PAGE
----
By Cynthia Littlefield, Vice President for Federal Relations, AJCU



Where are we on DACA?
The higher education community has long championed the safety and security for the nation’s 780,000 undocumented individuals known as Dreamers. We support passing the Dream Act and securing an extension to the Deferred Action on Childhood Arrivals (DACA) program, which was scheduled to expire on March 5. But the February 14 tragedy at Marjory Stoneman Douglas High School in Parkland, FL shifted focus from DACA to gun control on Capitol Hill.

At the moment, the fate of the DACA program remains uncertain. On February 26, the Supreme Court halted President Trump’s appeal of an appellate judge’s ruling that the Federal government must keep DACA in place. For now, DACA recipients do not have to worry about deportation. While this does not resolve the issue, it is a limited reprieve.

Efforts to save DACA continue behind the scenes. As recently as March 14, President Trump said that he would accept a three-year extension of DACA for current recipients if it was linked to funding for the border wall in the pending FY18 Omnibus appropriations bill. It remains to be seen whether or not a resolution for DACA will emerge during this process.

AJCU will continue to work with the higher education community to advocate for the extension of DACA. Passing the Dream Act as permanent policy is preferable but given the resistance from the majority of Congress, extending the DACA program on a temporary basis seems more likely.

Appropriations process inches closer to the March 23 CR deadline
The current Continuing Resolution (CR) signed into law in December 2017 extends FY 2018 funding for the Federal government until March 23. This deadline is fast approaching and there is no desire to consider another CR as a short-term fix. According to recent reports, the congressional appropriations committees agreed to overall funding levels, with the exception of a few programs within the Labor, Health & Human Services (H&HS) and Education appropriations bill. Ten policy riders attached to this bill remain undecided as well.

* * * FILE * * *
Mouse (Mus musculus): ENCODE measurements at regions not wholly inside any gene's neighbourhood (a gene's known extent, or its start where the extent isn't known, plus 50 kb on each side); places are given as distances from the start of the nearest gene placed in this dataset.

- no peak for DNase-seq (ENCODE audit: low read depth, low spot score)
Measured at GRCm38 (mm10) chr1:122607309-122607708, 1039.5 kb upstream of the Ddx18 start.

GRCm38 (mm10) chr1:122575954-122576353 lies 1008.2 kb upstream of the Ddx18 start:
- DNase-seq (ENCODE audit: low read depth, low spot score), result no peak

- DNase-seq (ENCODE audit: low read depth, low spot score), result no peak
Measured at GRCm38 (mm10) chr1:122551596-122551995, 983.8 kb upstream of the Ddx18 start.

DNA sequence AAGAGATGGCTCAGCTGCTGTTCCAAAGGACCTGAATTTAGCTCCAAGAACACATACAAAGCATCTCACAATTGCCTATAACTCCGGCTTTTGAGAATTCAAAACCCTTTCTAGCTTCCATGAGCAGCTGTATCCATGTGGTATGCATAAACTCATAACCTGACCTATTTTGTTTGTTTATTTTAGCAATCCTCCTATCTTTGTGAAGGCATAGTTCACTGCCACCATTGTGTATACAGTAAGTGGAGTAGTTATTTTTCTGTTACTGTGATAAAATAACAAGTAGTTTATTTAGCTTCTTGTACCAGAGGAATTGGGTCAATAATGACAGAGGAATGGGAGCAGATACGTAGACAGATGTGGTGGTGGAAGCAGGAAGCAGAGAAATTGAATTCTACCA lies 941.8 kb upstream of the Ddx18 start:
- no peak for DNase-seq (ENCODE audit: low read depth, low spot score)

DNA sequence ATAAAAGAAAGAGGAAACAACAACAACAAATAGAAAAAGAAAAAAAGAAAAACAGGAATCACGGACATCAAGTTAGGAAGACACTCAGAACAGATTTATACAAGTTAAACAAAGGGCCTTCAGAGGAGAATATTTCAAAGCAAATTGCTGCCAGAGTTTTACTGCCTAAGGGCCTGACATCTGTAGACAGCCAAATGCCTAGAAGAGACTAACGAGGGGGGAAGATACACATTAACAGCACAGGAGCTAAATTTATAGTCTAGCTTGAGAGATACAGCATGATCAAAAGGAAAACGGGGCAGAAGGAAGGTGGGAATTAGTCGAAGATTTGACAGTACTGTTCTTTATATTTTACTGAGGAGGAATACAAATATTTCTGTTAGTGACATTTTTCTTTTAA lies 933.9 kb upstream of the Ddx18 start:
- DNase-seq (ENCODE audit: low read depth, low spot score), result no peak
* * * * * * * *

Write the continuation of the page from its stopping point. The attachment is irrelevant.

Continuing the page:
The temporary budget agreement in February resolved funding levels for the defense and non-defense discretionary sides of the budget: Defense received $80 billion in addition to its current $549 billion budget while the non-defense discretionary side received $63 billion in addition to its current $516 billion budget.

This FY 2018 Omnibus appropriations bill is critical for higher education because Federal student aid programs receive funding through the Labor, H&HS and Education bill. We hope that the Pell grant maximum award will increase by $100 from $5,920 to $6,020. We are not certain whether the campus-based aid programs will remain funded. Both the House and Senate extended current funding of $773 million for the Supplemental Education Opportunity Grant (SEOG) program, which provides funding for the neediest of students. The Federal Work Study program also received level funding in the House and Senate bills.

The Perkins loan program was not reauthorized by Congress and expired in September 2017. Institutions are now in the process of returning Perkins loans to the Federal government. The FY18 Omnibus appropriations bill is expected to be released this week; we will provide you with updates on final figures as soon they are made available.